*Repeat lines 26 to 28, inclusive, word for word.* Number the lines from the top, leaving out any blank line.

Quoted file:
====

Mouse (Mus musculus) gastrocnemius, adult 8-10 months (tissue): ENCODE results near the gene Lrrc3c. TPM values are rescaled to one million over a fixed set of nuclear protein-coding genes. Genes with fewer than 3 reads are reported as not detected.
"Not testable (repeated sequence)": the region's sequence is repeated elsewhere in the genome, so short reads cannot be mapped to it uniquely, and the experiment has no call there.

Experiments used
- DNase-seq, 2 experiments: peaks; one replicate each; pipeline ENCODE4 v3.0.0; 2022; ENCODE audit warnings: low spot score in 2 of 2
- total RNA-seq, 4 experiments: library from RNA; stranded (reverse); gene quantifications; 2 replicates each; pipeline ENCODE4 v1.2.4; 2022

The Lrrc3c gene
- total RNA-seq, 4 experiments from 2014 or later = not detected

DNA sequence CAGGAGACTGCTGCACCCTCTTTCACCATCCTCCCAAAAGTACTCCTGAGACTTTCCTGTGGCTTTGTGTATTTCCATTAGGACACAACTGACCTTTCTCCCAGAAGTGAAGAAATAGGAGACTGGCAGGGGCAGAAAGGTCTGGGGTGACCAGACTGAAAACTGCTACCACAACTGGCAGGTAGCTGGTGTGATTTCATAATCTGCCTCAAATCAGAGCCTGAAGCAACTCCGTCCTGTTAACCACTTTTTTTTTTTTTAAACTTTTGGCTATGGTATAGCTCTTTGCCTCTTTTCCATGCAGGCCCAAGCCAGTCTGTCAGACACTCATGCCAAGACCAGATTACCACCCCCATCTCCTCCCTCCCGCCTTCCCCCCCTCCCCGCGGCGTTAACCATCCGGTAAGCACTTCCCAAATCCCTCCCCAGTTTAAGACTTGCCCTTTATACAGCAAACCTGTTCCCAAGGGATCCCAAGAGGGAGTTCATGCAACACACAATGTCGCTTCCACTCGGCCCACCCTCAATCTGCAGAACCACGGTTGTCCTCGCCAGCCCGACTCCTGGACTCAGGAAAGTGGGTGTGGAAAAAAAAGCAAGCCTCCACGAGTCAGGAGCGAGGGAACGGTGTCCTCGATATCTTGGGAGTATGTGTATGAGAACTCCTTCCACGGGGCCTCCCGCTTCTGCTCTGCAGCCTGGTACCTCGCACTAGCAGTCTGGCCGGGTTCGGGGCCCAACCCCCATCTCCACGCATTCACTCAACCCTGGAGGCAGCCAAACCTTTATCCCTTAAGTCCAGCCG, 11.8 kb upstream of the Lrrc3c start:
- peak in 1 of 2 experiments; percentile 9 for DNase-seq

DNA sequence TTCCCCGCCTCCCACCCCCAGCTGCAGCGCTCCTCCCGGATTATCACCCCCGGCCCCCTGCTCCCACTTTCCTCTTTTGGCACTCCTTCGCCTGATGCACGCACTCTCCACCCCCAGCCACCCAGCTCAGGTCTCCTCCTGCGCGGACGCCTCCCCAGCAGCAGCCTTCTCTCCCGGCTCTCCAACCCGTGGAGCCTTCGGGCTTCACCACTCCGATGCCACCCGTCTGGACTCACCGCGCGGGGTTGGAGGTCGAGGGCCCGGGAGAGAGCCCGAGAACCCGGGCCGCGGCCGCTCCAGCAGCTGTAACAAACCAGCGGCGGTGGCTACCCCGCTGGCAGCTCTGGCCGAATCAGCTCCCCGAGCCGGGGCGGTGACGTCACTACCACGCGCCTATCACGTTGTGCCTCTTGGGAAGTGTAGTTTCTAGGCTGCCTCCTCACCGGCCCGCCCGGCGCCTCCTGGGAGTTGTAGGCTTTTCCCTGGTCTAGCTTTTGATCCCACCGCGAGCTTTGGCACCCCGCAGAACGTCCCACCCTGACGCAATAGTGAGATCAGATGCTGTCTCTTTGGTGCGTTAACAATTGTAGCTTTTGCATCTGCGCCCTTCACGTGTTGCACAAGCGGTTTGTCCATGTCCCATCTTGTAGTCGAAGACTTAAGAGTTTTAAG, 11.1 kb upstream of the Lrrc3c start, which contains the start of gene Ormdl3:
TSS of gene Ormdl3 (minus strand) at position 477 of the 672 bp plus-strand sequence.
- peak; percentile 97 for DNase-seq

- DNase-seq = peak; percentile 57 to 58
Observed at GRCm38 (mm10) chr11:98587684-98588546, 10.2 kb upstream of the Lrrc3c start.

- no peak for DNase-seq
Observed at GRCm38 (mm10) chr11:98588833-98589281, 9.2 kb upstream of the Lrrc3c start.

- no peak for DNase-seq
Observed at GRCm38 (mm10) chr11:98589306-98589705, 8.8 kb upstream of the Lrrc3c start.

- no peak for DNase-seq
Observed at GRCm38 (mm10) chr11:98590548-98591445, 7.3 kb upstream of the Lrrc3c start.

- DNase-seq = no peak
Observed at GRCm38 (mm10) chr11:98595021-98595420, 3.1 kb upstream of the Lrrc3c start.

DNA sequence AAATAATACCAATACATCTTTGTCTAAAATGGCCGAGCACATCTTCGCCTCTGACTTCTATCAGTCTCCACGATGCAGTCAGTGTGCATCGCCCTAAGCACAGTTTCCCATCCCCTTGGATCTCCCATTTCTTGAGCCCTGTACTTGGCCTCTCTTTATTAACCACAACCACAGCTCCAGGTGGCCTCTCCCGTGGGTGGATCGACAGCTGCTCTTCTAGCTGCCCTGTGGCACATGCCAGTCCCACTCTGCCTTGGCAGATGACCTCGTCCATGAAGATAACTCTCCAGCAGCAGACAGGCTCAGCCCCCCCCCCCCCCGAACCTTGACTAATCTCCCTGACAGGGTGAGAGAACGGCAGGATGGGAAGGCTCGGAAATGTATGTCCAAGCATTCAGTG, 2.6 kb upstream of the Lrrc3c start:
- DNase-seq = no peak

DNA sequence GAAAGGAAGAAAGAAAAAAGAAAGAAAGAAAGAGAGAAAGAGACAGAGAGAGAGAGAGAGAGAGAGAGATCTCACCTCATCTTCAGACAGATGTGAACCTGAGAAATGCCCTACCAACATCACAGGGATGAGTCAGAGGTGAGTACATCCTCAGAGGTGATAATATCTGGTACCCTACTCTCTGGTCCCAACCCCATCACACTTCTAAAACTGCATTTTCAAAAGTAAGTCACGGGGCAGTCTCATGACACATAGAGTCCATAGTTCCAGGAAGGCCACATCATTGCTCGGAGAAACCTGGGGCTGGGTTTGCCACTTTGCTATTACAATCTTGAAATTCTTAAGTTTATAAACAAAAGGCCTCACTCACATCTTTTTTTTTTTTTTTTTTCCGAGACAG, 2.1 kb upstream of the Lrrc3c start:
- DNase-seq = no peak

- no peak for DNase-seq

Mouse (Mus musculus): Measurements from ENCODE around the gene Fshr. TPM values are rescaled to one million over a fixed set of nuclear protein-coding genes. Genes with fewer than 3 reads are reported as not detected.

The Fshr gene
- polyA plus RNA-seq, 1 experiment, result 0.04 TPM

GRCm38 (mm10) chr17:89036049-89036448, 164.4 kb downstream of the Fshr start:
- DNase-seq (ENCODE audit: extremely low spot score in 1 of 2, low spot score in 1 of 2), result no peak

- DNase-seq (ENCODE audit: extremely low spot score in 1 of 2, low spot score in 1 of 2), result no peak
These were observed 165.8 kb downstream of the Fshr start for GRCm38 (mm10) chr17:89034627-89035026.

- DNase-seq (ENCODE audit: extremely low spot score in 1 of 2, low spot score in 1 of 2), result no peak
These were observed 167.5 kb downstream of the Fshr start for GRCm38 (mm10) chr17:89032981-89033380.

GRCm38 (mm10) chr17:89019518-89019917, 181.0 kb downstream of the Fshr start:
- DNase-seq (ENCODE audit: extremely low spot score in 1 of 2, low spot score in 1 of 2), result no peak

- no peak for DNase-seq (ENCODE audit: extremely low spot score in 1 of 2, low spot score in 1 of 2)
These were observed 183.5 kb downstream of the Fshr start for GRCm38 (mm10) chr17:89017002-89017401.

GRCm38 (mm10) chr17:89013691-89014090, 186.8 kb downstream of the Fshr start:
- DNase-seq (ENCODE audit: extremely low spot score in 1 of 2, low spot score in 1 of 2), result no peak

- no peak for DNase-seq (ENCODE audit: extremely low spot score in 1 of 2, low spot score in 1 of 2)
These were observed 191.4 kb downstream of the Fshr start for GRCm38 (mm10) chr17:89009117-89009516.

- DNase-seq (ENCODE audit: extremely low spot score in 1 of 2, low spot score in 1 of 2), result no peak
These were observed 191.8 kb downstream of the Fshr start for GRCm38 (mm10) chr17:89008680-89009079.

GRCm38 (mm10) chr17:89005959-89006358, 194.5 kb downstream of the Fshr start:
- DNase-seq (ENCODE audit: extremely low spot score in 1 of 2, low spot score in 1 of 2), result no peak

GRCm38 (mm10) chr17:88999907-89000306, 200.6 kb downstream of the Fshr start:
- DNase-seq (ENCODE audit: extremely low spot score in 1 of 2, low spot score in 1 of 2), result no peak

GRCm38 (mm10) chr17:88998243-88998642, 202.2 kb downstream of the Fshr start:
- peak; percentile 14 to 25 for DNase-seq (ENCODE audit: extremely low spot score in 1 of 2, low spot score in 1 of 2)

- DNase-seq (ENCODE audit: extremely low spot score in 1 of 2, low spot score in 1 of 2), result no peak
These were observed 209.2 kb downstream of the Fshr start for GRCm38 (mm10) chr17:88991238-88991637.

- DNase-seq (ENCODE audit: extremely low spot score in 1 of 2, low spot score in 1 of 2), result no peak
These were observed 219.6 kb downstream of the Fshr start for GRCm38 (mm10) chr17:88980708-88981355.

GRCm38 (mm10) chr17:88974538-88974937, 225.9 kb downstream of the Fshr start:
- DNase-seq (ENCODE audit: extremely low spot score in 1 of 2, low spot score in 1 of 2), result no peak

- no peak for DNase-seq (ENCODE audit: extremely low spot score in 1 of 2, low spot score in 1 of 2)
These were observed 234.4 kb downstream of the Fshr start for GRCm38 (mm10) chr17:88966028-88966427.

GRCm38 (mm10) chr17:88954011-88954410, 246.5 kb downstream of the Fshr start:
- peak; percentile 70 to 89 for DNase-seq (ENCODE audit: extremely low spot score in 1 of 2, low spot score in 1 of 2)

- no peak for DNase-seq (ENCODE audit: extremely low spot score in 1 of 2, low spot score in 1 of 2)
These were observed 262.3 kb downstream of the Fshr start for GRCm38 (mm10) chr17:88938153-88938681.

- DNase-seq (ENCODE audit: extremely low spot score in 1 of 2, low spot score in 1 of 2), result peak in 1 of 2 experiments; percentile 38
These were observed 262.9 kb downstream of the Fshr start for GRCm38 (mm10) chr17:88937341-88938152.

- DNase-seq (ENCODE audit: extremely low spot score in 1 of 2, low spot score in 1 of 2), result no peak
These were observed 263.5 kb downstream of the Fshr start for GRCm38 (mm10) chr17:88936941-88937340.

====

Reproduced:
- DNase-seq = no peak

- no peak for DNase-seq

Mouse (Mus musculus): Measurements from ENCODE around the gene Fshr. TPM values are rescaled to one million over a fixed set of nuclear protein-coding genes. Genes with fewer than 3 reads are reported as not detected.